The two tech giants need to be transparent on why they caved in to Russian pressure to censor an opposition app.
On September 19, Russia concluded a three-day parliamentary election bonanza, which caused much controversy. Not only were there allegations of ballot stuffing and a crackdown on the opposition but also of tampering with the final results, which unsurprisingly allowed President Vladimir Putin’s United Russia party to keep its majority in the State Duma.
Among the various tactics the Russian authorities employed to intimidate the opposition was internet censorship. While there have long been attempts to control online spaces in Russia under the banner of “internet sovereignty”, the recent election-related escapade should worry not only Russians but also the international community as a whole.
In the weeks leading up to the vote, the Russian government pressured Apple and Google to remove a popular voting app from their online stores. The app was put together by the team of jailed opposition leader Alexey Navalny and was meant to help opposition-minded voters cast their ballot in favour of whoever had the best chances of defeating the United Russia candidate in a given district.
This voting strategy had previously given good results in local elections and could have had a significant effect on the parliamentary election results. However, Google and Apple joined the Russian government’s efforts to suppress organised opposition in the elections by making the app inaccessible.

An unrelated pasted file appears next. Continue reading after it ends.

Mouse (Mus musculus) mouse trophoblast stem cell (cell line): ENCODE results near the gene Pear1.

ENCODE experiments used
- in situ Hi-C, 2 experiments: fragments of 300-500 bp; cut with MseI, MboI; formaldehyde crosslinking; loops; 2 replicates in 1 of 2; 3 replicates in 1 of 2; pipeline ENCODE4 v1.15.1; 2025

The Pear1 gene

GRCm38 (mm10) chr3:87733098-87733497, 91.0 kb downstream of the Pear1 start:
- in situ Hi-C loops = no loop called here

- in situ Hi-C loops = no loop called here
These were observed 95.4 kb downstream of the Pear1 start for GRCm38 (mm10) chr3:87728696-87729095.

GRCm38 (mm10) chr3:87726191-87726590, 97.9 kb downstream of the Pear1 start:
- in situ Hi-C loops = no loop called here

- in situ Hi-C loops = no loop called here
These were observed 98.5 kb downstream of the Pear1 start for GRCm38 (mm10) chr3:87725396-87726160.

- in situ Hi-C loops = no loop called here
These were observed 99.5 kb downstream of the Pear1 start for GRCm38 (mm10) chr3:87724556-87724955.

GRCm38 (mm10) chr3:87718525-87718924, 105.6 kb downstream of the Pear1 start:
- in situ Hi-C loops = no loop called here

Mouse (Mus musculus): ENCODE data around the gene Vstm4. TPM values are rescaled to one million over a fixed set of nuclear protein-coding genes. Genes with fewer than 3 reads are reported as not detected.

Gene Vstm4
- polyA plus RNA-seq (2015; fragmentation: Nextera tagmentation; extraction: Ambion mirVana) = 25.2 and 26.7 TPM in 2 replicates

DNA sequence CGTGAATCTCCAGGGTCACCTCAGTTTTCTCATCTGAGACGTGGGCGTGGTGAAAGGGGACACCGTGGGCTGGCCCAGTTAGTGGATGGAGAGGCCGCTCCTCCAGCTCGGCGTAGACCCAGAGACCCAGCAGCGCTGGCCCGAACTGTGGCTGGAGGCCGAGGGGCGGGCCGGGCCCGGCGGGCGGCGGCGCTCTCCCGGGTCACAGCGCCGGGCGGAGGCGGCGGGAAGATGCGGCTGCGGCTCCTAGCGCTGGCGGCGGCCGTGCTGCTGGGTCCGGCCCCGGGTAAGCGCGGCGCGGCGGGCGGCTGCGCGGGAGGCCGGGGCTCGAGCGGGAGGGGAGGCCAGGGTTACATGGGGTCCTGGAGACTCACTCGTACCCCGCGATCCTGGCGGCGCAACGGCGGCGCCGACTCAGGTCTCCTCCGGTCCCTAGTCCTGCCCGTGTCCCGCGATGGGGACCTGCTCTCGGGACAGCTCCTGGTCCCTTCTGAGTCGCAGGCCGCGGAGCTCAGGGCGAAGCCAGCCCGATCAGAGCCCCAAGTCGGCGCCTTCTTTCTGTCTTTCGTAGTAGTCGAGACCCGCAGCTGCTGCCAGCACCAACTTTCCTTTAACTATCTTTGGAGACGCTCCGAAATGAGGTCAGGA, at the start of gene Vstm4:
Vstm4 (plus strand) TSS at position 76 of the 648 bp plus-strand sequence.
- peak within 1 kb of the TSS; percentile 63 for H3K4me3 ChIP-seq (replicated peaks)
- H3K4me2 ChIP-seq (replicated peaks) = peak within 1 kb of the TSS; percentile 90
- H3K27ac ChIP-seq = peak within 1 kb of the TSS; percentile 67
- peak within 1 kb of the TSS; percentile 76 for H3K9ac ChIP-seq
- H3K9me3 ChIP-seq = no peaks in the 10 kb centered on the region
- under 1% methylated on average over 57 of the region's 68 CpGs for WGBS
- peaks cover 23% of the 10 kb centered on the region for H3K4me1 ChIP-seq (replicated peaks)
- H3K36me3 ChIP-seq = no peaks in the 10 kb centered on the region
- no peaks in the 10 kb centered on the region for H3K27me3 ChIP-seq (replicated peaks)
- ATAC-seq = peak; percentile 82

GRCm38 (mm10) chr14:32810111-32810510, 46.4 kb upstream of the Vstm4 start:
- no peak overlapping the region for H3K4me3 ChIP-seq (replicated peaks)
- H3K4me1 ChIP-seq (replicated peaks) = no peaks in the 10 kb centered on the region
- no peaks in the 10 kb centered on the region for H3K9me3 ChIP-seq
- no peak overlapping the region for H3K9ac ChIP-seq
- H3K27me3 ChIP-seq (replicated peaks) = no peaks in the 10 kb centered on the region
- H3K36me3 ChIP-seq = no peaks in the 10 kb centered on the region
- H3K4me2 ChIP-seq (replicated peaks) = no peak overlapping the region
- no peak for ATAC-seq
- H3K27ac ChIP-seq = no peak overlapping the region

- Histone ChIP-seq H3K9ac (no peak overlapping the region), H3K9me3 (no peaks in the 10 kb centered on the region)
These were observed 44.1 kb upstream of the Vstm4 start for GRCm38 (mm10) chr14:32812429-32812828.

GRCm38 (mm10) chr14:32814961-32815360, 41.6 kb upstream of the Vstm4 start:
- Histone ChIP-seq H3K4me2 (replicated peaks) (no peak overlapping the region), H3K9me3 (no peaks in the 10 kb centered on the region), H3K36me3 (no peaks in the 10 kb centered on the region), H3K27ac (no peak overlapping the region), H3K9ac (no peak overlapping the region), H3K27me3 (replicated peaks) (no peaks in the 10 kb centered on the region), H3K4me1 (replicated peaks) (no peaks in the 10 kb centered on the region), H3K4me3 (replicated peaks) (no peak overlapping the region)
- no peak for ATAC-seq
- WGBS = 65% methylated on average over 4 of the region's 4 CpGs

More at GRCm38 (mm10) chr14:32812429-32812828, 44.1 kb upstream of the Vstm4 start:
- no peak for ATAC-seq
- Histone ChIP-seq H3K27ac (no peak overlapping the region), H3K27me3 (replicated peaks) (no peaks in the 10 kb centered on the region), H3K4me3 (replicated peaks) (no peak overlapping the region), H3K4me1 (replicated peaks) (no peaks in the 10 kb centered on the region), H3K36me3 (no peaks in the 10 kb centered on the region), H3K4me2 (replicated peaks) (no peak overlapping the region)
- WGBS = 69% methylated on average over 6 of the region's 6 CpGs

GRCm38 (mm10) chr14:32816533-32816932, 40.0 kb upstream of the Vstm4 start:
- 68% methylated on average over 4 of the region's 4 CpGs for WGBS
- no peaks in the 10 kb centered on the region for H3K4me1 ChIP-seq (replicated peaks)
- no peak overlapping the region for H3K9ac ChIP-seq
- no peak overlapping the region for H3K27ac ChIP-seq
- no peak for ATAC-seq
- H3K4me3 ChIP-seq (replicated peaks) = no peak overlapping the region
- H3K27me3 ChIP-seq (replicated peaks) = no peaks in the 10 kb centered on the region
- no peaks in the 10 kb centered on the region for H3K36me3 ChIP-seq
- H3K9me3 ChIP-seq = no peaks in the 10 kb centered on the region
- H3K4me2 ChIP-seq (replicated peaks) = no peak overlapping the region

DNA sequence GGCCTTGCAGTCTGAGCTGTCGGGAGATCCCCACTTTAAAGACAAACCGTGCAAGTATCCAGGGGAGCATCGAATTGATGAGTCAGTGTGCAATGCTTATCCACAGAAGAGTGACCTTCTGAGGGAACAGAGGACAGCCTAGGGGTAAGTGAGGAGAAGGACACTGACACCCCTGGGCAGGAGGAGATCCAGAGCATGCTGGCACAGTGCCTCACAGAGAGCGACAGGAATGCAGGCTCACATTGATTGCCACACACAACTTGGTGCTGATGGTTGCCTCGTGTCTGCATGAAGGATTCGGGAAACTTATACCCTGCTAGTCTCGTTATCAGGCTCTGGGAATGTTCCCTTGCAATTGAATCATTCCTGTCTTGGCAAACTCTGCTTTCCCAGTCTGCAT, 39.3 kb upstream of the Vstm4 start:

According to media reports, the two companies caved in to pressure when the government turned to threats of criminal prosecution of their Russia-based staff.
It has been more than a month since the elections and the two companies are yet to speak out about what happened. Given their public commitments to respect human rights and freedom of expression, and the fact that their employees were essentially held hostage over a single app, some kind of a reaction would have made sense. In the past, such coercive measures have elicited sharp responses from Tech giants.
In 2016, for example, the Brazilian authorities requested private data from Facebook, which it refused to give. When they subsequently arrested Diego Dzodan, Facebook’s vice president for Latin America, the company publicly condemned it. Apple and Google are yet to issue similar statements.
In fact, it was only on October 9 that Google restored access to the censored app, while Apple is yet to do so.
It was also disappointing that there was no public reaction from the United States government, where both of these companies are based. The US State Department declined to comment directly on the matter, instead issuing broad statements about freedom of expression. In his speech to the United Nations General Assembly just a few days after the election, US President Joe Biden promised to “champion” democratic values in his global diplomacy, but failed to call out the growing censorship of the internet in Russia or elsewhere in the world.
We have to recognise that silence is complicity. It emboldens censors and makes online platforms that have become the basis for civic engagement even less safe for activists, NGOs, journalists, and all those who dare criticise their governments.